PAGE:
ISSN 1556-4975

OffCourse Literary Journal

 Published by Ricardo and Isabel Nirenberg since 1998


Poems by Charles Rammelkamp

Language Police

When we read in the newspaper
Seymour Rexite had died at 94,
my Zayde told me the story
why his parents immigrated
to the United States in the thirties,
having left Poland for Palestine
only a few years earlier.

“They were at the Mograbi Theater
in Tel Aviv to see Rexite
in Mayn Yidishe Mame,” he recalled,
“a couple days after Rosh Hashanah that year,
when a bunch of people calling themselves
the Army for the Defense of the Hebrew Language –
Zionists, of course –
burst in, threw ink at the screen
as if pissing on the film,
tossed smoke bombs at the audience.

“The cops came, made some arrests,
but the bastards came back,
forced the screening of the film to end.
Mame and Tate refused to leave their seats
until the lights were shut off
and they were in the dark.

“But that was it for them.
They left for New York as soon as they could,”
Zayde smiled, and then he laughed, adding
“where they saw Rexite on Second Avenue
in The Song of the Ghetto,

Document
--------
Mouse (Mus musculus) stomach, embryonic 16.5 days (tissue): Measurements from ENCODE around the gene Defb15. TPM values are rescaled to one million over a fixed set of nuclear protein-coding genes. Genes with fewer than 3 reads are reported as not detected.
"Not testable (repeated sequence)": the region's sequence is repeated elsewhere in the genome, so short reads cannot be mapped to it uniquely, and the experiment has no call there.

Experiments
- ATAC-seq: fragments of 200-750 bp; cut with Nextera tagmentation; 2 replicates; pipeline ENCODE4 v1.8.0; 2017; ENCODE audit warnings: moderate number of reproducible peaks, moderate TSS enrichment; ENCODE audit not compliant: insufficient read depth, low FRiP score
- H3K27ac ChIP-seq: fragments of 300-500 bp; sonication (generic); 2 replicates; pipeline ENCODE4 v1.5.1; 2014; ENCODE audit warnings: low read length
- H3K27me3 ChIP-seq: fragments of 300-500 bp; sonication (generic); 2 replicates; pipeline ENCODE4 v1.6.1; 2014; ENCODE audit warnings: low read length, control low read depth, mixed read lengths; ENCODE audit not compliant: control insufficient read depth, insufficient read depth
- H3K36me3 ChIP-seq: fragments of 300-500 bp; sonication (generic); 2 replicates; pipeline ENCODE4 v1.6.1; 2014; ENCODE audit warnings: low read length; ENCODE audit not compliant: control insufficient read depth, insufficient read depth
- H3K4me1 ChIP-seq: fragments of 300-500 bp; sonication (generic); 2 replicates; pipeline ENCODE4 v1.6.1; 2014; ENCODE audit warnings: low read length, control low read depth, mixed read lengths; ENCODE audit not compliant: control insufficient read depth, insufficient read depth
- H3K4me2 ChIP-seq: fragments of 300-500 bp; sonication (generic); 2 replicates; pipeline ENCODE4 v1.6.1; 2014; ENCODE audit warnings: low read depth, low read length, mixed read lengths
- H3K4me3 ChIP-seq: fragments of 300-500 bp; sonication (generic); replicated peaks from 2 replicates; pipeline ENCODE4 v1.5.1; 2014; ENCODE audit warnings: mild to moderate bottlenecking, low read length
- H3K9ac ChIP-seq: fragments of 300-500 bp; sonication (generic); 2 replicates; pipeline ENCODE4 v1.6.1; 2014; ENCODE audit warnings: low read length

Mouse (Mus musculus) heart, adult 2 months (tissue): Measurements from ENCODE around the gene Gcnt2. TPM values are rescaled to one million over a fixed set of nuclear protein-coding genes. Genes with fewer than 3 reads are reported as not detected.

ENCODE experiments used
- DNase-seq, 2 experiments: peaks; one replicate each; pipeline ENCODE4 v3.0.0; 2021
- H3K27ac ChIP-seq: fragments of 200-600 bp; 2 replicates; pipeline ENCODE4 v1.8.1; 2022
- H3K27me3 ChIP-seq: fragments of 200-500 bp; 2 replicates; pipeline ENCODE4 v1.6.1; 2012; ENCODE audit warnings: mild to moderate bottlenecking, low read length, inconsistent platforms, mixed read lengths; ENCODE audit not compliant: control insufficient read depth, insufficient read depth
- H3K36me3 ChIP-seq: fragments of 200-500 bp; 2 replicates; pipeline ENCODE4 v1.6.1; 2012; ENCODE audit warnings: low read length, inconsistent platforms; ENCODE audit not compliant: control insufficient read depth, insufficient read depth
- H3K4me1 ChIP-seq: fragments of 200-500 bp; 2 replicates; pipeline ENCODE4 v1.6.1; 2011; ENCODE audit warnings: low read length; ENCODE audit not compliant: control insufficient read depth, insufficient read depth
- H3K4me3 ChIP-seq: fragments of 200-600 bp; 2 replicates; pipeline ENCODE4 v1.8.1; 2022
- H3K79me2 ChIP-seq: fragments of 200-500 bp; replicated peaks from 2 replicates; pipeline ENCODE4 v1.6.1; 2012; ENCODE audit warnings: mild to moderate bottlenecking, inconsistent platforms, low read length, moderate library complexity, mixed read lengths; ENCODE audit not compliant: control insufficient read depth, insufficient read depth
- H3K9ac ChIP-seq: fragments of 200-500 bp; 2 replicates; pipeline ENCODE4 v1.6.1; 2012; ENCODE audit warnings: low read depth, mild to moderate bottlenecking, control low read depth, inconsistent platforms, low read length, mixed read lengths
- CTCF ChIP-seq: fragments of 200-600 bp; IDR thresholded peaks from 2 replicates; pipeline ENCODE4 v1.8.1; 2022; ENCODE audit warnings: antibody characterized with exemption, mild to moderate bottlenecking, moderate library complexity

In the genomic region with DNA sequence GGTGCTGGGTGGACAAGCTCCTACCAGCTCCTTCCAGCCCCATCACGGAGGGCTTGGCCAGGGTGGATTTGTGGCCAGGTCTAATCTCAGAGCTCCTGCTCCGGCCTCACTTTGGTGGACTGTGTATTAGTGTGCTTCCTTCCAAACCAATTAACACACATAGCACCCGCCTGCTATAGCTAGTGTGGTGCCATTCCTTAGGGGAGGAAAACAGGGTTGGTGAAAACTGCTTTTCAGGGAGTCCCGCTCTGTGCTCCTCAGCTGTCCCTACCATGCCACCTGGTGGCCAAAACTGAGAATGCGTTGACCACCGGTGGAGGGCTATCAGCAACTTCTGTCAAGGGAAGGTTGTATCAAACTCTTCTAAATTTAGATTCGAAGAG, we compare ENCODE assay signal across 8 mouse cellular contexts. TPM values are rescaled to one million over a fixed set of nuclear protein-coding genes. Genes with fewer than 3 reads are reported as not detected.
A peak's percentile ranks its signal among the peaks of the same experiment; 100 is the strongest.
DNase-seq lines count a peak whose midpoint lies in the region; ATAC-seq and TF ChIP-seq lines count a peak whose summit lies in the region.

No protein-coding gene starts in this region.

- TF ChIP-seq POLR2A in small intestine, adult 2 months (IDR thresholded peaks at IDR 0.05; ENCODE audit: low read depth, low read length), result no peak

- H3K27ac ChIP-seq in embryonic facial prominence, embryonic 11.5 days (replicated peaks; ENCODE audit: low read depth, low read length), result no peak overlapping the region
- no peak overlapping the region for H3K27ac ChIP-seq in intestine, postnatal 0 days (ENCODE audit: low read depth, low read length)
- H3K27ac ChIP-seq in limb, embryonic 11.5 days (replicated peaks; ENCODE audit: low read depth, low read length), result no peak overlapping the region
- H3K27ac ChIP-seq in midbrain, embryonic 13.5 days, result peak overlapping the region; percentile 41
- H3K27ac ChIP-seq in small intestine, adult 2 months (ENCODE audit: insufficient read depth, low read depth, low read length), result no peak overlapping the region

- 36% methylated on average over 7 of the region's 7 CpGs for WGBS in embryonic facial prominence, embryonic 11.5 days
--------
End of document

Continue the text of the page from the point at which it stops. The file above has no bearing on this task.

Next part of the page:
opposite Isa Kremer, the famous soprano.

“Oy! Those Hebraists were Nazis!”


Go, Cubs!

Danny’d spent his entire life rooting for the Cubs.
As a kid he’d go to Wrigley, cheer
for a succession of heroes from Ernie Banks
to Ryne Sandberg to Sammy Sosa.
Over and over they’d broken his heart,
losing the NLCS to the Padres, then the Giants,
and the heartbreaker in 2003 to the Marlins
when the kid in the stands
disrupted a catch by Moisés Alou
in the sixth game at Wrigley,
the Cubs leading the series three games to two,
four outs away from the World Series.

But hey, if Bob Dylan could win the Nobel Prize,
why couldn’t the Cubs win the World Series this time?
But Danny’d given up hope,
his Cubbies down three games to two,
headed back to Cleveland for the final games –
even though Lebron had faced the same odds,
winning the NBA title for the Cavs
just a few months before.

When Chicago blew a three-run lead in the eighth,
four outs away from victory,
Danny, who’d allowed himself to hope again,
felt as if the gods were laughing at him,
twisting the knife.  Only, Mirabile Dictu!
The Cubs won the Series in extra innings!
November 2, 2016!

But a week later,
Danny’s elation would evaporate like mist
when he woke to the presidential election results,
another improbable outcome.


Charles Rammelkamp is Prose Editor for BrickHouse Books in Baltimore. Two full-length collections were published in 2020, Catastroika, from Apprentice House, and Ugler Lee from Kelsay Books. A poetry chapbook, Mortal Coil, was published earlier this year by Clare Songbirds Publishing.

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